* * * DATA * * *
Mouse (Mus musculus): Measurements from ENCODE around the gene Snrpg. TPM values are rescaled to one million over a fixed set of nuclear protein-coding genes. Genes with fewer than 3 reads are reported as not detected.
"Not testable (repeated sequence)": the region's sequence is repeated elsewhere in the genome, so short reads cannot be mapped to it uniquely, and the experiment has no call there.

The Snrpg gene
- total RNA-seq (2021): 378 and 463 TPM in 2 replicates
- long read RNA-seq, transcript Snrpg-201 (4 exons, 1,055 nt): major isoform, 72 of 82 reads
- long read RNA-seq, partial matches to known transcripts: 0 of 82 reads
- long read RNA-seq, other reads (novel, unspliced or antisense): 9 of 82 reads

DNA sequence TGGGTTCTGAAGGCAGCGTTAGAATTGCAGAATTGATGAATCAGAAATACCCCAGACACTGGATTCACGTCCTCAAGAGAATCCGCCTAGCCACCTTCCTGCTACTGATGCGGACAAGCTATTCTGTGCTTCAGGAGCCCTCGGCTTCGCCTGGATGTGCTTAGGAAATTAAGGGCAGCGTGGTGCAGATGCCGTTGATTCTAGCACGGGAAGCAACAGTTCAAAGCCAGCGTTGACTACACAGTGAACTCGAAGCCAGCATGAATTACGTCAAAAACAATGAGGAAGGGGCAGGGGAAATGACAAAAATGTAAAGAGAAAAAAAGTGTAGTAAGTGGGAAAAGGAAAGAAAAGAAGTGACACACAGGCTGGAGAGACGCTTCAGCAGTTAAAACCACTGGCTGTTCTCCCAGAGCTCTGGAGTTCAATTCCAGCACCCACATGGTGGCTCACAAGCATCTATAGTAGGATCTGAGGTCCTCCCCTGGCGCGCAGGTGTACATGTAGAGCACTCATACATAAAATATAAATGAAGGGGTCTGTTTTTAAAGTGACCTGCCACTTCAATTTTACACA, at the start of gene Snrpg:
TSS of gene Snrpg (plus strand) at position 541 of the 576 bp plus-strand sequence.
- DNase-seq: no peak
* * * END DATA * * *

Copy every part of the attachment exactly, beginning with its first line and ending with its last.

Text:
Mouse (Mus musculus): Measurements from ENCODE around the gene Snrpg. TPM values are rescaled to one million over a fixed set of nuclear protein-coding genes. Genes with fewer than 3 reads are reported as not detected.
"Not testable (repeated sequence)": the region's sequence is repeated elsewhere in the genome, so short reads cannot be mapped to it uniquely, and the experiment has no call there.

The Snrpg gene
- total RNA-seq (2021): 378 and 463 TPM in 2 replicates
- long read RNA-seq, transcript Snrpg-201 (4 exons, 1,055 nt): major isoform, 72 of 82 reads
- long read RNA-seq, partial matches to known transcripts: 0 of 82 reads
- long read RNA-seq, other reads (novel, unspliced or antisense): 9 of 82 reads

DNA sequence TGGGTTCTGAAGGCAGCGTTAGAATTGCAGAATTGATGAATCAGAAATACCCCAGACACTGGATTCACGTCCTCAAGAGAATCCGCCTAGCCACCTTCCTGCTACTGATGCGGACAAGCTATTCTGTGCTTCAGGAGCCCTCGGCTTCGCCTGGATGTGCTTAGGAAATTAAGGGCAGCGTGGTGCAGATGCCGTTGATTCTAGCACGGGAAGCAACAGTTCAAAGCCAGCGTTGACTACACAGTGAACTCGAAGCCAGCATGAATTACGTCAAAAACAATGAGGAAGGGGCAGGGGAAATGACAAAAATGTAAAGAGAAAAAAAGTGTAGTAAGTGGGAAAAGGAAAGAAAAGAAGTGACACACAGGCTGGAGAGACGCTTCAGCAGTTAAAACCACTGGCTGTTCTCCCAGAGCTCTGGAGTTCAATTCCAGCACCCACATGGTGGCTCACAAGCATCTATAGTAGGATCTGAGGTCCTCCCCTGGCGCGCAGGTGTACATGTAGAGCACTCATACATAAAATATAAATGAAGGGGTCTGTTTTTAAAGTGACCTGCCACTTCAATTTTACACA, at the start of gene Snrpg:
TSS of gene Snrpg (plus strand) at position 541 of the 576 bp plus-strand sequence.
- DNase-seq: no peak